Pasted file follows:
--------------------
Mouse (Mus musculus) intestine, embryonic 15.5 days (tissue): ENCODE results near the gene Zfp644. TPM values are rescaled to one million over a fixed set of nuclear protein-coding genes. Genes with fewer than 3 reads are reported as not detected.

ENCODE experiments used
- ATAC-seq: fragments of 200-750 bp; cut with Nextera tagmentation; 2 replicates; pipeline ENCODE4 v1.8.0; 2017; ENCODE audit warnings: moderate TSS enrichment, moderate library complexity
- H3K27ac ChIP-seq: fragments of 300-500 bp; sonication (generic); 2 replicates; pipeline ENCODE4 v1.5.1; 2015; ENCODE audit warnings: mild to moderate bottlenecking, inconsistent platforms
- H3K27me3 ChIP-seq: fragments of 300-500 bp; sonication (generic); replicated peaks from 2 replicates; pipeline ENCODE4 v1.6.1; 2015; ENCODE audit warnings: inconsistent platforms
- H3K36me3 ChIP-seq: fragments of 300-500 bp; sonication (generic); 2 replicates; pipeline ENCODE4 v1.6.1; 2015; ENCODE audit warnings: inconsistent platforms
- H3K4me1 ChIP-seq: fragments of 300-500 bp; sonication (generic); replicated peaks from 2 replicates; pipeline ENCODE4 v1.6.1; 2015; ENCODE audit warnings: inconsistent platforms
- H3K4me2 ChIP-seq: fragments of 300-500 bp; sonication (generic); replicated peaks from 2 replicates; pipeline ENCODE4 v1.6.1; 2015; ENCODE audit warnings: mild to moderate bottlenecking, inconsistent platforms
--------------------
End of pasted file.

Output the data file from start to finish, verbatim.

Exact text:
Mouse (Mus musculus) intestine, embryonic 15.5 days (tissue): ENCODE results near the gene Zfp644. TPM values are rescaled to one million over a fixed set of nuclear protein-coding genes. Genes with fewer than 3 reads are reported as not detected.

ENCODE experiments used
- ATAC-seq: fragments of 200-750 bp; cut with Nextera tagmentation; 2 replicates; pipeline ENCODE4 v1.8.0; 2017; ENCODE audit warnings: moderate TSS enrichment, moderate library complexity
- H3K27ac ChIP-seq: fragments of 300-500 bp; sonication (generic); 2 replicates; pipeline ENCODE4 v1.5.1; 2015; ENCODE audit warnings: mild to moderate bottlenecking, inconsistent platforms
- H3K27me3 ChIP-seq: fragments of 300-500 bp; sonication (generic); replicated peaks from 2 replicates; pipeline ENCODE4 v1.6.1; 2015; ENCODE audit warnings: inconsistent platforms
- H3K36me3 ChIP-seq: fragments of 300-500 bp; sonication (generic); 2 replicates; pipeline ENCODE4 v1.6.1; 2015; ENCODE audit warnings: inconsistent platforms
- H3K4me1 ChIP-seq: fragments of 300-500 bp; sonication (generic); replicated peaks from 2 replicates; pipeline ENCODE4 v1.6.1; 2015; ENCODE audit warnings: inconsistent platforms
- H3K4me2 ChIP-seq: fragments of 300-500 bp; sonication (generic); replicated peaks from 2 replicates; pipeline ENCODE4 v1.6.1; 2015; ENCODE audit warnings: mild to moderate bottlenecking, inconsistent platforms